Wednesday, March 27, 2013
Today is Santa Fe day. We visited the Museum of International Folk Art (on Museum Hill), saw the oldest Church in the continental US, and walked around the central town square area, where we got our lunch.
The Museum of International Folk Art is different from what I usually expect in a museum. They have picked a few themes, and have dedicated a wing to each. Today, they have a wing devoted to HIV/AIDS education (with a lot of expected participation aspects), a wing with exhibits concerning the culinary aspects of living in NM through the years, especially ideas, equipment, furniture and utensils related to cooking, chocolate, and a drink popular in South America called Yerbe Mate and two wings which is focused on international folk art.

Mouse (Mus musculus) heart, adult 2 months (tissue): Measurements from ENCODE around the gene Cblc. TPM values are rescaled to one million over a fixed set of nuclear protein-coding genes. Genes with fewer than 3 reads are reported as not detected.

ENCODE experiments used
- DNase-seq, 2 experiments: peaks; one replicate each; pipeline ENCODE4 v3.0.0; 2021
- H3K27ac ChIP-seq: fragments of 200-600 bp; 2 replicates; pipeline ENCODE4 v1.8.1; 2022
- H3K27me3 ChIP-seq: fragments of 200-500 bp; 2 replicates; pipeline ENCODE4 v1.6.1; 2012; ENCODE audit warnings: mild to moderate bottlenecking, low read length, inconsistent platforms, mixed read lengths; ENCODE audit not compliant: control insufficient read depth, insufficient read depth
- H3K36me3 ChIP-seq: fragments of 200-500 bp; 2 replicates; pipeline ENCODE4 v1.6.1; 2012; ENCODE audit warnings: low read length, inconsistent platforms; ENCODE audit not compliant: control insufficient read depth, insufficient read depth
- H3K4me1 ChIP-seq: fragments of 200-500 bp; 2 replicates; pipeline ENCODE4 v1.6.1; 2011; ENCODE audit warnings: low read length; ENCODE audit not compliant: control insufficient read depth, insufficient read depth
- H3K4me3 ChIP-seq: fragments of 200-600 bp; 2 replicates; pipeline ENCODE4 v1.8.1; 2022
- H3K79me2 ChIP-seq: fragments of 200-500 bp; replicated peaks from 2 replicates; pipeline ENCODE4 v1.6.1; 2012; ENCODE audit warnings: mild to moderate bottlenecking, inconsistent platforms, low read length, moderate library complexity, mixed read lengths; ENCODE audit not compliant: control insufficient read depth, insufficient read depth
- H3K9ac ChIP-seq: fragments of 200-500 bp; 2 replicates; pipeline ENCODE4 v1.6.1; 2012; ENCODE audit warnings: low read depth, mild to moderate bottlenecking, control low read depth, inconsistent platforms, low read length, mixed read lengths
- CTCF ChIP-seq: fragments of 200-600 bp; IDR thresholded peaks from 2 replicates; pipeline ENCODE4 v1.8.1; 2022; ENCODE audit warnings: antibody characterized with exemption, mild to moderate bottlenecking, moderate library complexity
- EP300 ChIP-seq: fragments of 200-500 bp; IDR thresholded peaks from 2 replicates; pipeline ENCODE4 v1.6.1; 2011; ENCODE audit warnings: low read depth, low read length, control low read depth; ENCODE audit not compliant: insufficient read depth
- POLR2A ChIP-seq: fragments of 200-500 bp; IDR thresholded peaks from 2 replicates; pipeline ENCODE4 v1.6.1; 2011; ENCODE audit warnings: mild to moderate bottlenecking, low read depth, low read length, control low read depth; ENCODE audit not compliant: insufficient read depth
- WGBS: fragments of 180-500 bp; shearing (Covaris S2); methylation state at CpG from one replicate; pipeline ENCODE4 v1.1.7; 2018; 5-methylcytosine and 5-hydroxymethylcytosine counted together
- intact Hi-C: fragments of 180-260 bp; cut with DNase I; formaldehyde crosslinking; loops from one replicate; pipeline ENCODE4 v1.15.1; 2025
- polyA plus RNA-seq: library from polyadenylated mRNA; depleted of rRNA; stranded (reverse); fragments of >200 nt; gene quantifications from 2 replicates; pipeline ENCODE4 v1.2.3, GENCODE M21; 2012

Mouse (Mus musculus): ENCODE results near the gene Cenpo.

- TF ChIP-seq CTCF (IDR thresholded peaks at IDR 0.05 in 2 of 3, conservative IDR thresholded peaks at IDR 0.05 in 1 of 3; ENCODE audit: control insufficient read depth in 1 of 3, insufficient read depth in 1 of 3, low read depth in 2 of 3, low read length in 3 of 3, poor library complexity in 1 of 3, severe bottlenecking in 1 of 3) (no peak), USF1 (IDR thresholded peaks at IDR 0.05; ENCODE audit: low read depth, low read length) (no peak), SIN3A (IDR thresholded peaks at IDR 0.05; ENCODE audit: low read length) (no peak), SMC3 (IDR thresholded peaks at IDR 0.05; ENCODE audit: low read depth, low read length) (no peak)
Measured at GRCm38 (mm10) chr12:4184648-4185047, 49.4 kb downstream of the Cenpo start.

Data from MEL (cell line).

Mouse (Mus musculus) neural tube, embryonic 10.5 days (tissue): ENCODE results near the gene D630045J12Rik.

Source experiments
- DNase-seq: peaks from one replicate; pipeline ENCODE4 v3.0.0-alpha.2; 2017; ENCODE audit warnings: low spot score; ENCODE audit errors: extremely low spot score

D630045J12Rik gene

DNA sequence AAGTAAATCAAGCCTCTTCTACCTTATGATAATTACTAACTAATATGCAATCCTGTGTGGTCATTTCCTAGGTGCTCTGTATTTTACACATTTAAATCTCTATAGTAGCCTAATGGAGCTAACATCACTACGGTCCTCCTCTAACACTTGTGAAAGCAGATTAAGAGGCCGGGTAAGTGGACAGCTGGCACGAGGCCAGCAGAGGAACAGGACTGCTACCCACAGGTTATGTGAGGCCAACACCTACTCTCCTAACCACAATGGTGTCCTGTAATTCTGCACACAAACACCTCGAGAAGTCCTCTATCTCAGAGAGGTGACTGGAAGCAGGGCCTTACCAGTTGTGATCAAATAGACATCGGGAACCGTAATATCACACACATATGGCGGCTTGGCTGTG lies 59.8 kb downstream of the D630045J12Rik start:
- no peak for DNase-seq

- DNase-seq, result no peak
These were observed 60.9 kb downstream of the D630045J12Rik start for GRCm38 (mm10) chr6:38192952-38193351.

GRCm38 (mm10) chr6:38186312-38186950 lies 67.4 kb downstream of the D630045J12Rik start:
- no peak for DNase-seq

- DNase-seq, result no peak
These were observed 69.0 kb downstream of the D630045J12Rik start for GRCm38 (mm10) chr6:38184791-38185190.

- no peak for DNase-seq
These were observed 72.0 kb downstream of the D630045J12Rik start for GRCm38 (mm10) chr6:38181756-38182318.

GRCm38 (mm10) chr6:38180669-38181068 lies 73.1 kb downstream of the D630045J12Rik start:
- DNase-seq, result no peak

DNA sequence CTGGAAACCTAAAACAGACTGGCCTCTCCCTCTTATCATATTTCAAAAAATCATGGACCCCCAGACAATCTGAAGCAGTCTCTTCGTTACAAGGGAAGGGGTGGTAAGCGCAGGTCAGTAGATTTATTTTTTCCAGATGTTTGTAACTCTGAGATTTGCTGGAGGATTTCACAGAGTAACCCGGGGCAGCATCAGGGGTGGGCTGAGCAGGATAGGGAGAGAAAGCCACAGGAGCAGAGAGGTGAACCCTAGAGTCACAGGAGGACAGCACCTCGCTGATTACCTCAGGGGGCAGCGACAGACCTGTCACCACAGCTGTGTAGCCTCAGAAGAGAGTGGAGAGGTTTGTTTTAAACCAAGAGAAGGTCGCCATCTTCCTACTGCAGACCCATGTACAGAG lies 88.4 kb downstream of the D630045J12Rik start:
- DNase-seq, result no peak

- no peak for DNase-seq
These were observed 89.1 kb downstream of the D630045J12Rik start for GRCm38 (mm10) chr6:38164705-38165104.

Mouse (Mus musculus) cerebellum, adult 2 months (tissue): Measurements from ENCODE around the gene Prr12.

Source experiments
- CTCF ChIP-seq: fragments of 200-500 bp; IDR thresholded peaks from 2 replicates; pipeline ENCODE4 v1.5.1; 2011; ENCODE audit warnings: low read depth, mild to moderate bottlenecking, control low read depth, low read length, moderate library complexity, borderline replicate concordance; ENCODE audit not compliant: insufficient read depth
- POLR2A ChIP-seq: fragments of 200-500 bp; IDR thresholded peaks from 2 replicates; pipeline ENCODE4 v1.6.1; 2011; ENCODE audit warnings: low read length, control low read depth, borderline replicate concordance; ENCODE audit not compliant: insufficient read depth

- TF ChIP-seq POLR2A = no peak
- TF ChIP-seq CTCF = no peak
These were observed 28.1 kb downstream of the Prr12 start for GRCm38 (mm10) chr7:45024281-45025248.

The HIV/AIDS exhibit was OK, but didn’t excite me much. There is a lot to learn here, but an exhibit focused on drawing attention to the issue is not something I need to spend time on. The culinary exhibit, on the other hand, really got my interest. Basically, the aspect that caught my attention relates to the history of the culinary dishes, and how this has changed with major events in the world’s history. A point they make right in the beginning is that many of the products we take for granted now were sourced in the Americas, many were sourced in Europe, and many in Asia, Africa, and the Near East. This eventually was (at least partially) the impetus for much of the world trade in foodstuffs even right up to today. We know about the obvious ones – tobacco from the Americas went to Europe as a result of the discovery of the Americas by Columbus, along with tubers like potatoes, squash, and others, avocados, corn, and so on. Europe provided beef, and other resources to the Americas, while Asia was the traditional source of spices. Chiles came from the Americas, as did chocolate. Tea came from China originally; coffee is from the Near East. In the centuries after Columbus, a brisk trade developed from Europe to Central America to Asia, and back, moving lots of these commodities back and forth. It also opened opportunities for the development of new types of foodstuffs, combining these items into dishes that brought out the best from each ingredient.